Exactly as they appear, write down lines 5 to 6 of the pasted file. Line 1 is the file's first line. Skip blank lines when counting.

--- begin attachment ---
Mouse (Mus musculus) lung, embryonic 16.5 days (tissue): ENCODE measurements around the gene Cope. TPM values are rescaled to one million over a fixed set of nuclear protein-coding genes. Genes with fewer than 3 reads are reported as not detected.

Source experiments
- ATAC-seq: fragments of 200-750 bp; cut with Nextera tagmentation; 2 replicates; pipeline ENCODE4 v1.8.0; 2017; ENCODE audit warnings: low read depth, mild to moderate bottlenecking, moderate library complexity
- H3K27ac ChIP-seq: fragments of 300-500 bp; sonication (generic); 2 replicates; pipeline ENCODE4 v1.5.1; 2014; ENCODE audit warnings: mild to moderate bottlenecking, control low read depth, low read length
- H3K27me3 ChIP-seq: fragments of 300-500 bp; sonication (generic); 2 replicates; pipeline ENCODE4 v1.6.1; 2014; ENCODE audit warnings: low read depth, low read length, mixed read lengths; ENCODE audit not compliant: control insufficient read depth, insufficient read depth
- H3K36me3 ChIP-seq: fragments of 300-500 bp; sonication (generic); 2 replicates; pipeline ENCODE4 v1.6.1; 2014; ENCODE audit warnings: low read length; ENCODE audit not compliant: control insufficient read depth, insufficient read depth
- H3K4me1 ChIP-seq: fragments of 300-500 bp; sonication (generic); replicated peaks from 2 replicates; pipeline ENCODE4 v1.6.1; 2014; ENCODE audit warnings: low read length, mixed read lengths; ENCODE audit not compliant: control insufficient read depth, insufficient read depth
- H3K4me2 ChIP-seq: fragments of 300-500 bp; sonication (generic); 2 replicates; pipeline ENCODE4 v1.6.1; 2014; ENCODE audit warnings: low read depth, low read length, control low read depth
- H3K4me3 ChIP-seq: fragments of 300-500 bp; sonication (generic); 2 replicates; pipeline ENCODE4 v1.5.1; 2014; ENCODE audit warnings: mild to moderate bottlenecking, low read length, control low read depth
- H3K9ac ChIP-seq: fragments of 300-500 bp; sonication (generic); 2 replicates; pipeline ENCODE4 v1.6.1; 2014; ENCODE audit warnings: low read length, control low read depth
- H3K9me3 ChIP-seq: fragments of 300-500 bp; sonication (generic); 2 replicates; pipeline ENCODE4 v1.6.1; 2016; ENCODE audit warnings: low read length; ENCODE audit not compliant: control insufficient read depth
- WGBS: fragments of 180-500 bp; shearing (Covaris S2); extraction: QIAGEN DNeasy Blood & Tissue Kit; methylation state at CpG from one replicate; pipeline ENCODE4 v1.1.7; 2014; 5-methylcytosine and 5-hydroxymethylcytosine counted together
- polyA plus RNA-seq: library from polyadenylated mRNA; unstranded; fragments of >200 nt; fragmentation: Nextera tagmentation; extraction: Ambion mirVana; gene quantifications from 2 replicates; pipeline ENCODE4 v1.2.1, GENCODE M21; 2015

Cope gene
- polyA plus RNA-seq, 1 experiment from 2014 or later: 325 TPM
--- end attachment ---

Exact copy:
- H3K27me3 ChIP-seq: fragments of 300-500 bp; sonication (generic); 2 replicates; pipeline ENCODE4 v1.6.1; 2014; ENCODE audit warnings: low read depth, low read length, mixed read lengths; ENCODE audit not compliant: control insufficient read depth, insufficient read depth
- H3K36me3 ChIP-seq: fragments of 300-500 bp; sonication (generic); 2 replicates; pipeline ENCODE4 v1.6.1; 2014; ENCODE audit warnings: low read length; ENCODE audit not compliant: control insufficient read depth, insufficient read depth